Patsy Forbes being presented with a GAA President's Award by President Christy Cooney in 2010 (Pic: Brendan Moran/Sportsfile)
Tyrone GAA recently announced Patsy Forbes as their President for the next five years.
Patsy, a native of Ardboe, has left a huge imprint on the Oakleaf County in terms of the Owenbeg Centre of Excellence project, as well as his involvement with Magherafelt, Loup and Ballinderry clubs.
“The role of President is an honorary one” explained Tyrone Chairman Michael Kerr, in a tribute on the Official Tyrone G Website.
“But it’s also a very important role. Our County President not only acts as a figurehead for the GAA in Tyrone but is also an advisor to us, a sounding board for us, someone who sees the bigger picture and who can bring other things into play.”
Patsy's GAA career ran across eight decades and is littered with achievement. He won three minor and four senior titles with Ardboe, including their first senior in 1968 as captain.
He’s played for Tyrone at all levels, managed/coached teams at club and senior, minor and U21 county level in Tyrone and Derry and been an ever-present behind-the-scenes man. He’s also a national GAA ‘President’s Award’ winner.
Patsy has also been absolutely central to three of Ulster’s great GAA successes - Derry’s totally-pioneering Owenbeg project, Club Tyrone and Tyrone’s Garvaghey project
“We’re always making the point that there’s no one way of contributing to the GAA,” Kerr continued.
“And Patsy is maybe an unequalled example of how to do that. He has never sought or held an elected position at County level in Tyrone. Yet is there anybody who has done more for Tyrone than this unique man?”
Patsy made his inter-county debut for Tyrone in 1960, coming on as a substitute in a Lagan cup game against reigning All-Ireland kingpins, Down. He remained an integral part of the county team for the next 12 years. While looking back on his playing career, Patsy fondly regards Derry’s Mickey Niblock and Down’s Colm McAlarney as two of the toughest opponents he ever played against at county level.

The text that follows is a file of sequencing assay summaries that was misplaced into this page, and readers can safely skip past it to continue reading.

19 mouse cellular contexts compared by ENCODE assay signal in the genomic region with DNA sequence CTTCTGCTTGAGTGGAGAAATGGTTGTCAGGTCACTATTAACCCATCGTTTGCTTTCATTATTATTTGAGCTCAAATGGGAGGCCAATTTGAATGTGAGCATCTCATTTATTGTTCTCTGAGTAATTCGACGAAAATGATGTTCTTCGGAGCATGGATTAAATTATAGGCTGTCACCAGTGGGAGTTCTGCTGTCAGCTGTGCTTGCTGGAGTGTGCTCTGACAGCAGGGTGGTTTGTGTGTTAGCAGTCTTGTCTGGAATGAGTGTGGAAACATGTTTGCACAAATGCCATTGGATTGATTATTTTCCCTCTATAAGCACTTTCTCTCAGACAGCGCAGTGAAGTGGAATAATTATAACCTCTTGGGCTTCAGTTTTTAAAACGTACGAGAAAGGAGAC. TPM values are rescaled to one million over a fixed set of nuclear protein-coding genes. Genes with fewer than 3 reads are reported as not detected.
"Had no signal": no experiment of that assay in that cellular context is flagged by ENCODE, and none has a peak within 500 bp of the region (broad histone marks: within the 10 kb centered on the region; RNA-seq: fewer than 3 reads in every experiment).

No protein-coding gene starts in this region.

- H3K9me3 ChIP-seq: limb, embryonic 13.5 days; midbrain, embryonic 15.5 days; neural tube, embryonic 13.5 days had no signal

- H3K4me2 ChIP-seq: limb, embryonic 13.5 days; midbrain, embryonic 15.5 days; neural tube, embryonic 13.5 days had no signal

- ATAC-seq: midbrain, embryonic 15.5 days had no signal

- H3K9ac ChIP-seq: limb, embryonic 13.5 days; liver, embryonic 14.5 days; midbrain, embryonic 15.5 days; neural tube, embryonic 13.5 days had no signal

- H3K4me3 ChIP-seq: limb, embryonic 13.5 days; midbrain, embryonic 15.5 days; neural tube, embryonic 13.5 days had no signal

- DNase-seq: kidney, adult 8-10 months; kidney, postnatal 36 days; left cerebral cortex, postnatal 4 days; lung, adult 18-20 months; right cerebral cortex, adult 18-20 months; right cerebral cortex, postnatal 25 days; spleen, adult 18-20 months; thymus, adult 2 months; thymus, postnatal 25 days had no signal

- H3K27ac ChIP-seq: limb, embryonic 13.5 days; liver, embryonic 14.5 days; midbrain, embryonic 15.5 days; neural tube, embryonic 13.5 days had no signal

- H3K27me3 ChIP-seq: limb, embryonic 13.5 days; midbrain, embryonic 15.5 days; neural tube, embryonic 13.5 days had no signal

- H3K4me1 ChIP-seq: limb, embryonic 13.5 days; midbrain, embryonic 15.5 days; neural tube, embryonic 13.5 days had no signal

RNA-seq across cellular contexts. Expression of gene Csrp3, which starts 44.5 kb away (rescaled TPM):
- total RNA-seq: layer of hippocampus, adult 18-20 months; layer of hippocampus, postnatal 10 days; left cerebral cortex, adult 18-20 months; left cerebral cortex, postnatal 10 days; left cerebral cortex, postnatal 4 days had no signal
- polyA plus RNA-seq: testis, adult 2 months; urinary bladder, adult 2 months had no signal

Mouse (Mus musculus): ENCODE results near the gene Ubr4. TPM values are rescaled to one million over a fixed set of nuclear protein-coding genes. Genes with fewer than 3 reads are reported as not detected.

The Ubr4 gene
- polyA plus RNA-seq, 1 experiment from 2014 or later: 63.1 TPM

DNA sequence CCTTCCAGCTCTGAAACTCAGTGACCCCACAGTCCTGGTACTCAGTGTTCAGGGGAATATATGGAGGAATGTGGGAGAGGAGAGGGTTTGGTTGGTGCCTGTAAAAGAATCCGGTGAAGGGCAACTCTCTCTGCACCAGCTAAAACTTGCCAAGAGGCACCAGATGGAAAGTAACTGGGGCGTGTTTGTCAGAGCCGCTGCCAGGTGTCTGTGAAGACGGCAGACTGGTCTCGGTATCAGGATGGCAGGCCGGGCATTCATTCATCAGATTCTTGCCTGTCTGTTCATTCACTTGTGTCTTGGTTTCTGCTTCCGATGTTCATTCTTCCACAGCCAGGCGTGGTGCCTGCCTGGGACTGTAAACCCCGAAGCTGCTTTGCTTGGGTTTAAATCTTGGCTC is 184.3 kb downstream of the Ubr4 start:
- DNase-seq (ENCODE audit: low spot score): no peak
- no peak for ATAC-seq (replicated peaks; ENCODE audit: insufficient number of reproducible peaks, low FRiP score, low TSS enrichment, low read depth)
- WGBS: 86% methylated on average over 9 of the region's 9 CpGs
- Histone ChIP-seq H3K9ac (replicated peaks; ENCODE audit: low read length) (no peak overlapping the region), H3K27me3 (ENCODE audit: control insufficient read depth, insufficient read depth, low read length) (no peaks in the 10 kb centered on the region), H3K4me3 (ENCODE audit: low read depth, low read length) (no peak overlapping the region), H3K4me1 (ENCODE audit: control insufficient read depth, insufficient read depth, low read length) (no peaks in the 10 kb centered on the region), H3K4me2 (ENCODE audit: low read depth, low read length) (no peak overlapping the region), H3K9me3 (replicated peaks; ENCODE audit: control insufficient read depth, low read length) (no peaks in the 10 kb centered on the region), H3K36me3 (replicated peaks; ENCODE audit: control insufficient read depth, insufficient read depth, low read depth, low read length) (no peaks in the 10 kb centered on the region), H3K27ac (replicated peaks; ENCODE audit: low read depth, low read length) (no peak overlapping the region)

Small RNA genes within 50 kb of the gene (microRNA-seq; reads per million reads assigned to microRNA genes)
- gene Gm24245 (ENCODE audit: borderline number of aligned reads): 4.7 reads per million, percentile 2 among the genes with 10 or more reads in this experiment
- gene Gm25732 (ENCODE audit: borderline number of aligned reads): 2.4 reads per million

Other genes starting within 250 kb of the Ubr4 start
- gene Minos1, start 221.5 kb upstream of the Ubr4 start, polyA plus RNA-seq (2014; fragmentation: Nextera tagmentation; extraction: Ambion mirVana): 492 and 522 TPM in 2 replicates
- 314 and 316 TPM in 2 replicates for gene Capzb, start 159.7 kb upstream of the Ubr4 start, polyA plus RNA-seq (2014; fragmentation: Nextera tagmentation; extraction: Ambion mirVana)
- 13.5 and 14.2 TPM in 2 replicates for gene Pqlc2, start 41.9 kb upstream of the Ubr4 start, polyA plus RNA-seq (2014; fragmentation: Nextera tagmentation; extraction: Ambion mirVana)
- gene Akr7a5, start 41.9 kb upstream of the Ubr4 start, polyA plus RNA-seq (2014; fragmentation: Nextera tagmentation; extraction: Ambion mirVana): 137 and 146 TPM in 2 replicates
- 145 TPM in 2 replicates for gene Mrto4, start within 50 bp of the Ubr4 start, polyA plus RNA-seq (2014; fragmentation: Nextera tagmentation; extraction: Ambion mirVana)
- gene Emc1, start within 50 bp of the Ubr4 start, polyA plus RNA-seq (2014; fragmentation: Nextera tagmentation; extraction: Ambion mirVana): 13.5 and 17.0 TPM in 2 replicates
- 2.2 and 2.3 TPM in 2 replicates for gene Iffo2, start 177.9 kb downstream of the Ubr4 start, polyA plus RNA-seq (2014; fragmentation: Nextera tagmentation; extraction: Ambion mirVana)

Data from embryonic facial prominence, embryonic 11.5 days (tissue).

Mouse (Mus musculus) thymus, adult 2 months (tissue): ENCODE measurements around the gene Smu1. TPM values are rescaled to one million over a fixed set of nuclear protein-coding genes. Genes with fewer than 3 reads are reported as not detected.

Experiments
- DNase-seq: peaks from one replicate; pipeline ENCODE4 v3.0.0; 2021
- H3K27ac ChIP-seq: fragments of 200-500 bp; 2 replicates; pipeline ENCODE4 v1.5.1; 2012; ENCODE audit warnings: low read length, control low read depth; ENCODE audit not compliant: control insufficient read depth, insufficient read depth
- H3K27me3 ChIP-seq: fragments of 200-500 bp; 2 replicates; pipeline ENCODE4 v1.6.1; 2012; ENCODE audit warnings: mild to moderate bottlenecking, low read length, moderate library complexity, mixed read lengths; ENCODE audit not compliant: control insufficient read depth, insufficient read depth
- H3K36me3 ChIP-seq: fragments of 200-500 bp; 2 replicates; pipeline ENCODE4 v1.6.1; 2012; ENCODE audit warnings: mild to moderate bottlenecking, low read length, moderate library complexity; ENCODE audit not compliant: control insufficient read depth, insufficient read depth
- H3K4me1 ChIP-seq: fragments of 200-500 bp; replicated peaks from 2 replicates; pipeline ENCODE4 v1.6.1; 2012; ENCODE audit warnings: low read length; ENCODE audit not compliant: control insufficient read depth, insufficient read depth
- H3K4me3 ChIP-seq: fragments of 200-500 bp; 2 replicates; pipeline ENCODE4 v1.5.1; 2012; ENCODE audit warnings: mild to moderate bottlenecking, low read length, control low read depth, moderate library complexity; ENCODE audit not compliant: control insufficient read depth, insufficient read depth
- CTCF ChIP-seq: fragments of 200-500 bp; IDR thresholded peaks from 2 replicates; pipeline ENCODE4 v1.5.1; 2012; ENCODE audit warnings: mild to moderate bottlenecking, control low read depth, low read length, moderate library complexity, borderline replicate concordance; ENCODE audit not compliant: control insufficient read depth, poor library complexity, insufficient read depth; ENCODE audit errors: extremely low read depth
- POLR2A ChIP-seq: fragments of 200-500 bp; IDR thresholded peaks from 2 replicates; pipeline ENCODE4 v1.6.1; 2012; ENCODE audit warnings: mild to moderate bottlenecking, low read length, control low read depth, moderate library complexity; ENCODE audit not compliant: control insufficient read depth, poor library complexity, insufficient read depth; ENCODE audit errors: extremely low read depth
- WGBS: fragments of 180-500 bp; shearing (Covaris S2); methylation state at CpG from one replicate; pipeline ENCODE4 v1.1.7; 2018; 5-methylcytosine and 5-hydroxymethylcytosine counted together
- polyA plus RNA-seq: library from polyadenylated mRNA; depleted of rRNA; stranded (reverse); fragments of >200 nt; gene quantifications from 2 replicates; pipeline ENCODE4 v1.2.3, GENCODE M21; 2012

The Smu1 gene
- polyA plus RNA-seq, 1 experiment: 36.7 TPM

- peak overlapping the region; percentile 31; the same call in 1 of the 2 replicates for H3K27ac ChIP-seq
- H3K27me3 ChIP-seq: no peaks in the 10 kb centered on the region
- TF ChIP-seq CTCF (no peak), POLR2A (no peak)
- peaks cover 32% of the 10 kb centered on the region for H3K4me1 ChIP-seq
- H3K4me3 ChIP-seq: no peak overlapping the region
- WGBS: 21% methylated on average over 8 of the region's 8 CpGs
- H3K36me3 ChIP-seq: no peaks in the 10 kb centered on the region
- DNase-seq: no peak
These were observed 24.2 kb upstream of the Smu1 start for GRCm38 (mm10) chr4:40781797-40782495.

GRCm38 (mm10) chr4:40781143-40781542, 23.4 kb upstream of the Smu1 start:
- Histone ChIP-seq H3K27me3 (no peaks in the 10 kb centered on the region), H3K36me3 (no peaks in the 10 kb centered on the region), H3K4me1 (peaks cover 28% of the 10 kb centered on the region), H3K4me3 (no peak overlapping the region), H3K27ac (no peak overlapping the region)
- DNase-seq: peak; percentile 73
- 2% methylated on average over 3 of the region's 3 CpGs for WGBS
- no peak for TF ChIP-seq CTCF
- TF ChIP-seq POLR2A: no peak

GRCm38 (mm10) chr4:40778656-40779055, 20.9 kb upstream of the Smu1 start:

From 1990 to 2000, he was involved in the Tyrone over 40’s team, actually captaining them to an All-Ireland Final appearance against Kildare. As an all-round sportsman.
Patsy could turn his hand to any sport, as he proved by taking up rugby at the age of 36 and continued to play competitively for the next 14 years. He has also represented Ulster in the boxing ring as a Light Middleweight and has many amateur bouts under his belt.
Always having a love for athletics and having maintained a high level of fitness throughout his football career, it was only natural that Patsy would display the same vigour on the track as he had on the pitch.
He has won 33 Irish Master Titles and represented Ireland on many occasions. He won two silver medals in the World Games in the 100m and 200m in Torino and is also the current holder of three Irish indoor and three Irish outdoor records in the 60m and 100m. He also had the honour of carrying the Olympic torch on its journey in for the 2012 Olympic Games in London. Together, with his long-term running partner, Dessie Ryan, Patsy received awards from Cookstown and Magherafelt District Councils for their achievements in athletics.
After marrying Maura Higgins in 1971, Patsy moved to neighbouring Magherafelt. They had three children, Sharon and Claire, and son Brian. Brian was a player on the Magherafelt minor side that won the Derry championship in 1992.
While still playing for Ardboe, he managed Magherafelt in 1983, reaching the Final of the Derry senior championship. In 1991, he assisted in the coaching and training of Ballinderry, while the following year, he co-managed Magherafelt minors to championship glory.
He also coached Derry’s U21’s to an Ulster Title in 1993. He went on to Co-manage a Loup side to the Derry league title, defeating a highly fancied Bellaghy in the final. In the championship final, they suffered defeat against Ballinderry, who went on to claim an All-Ireland title. He also had a term in the 1990’s coaching the Tyrone senior team.
What a man.
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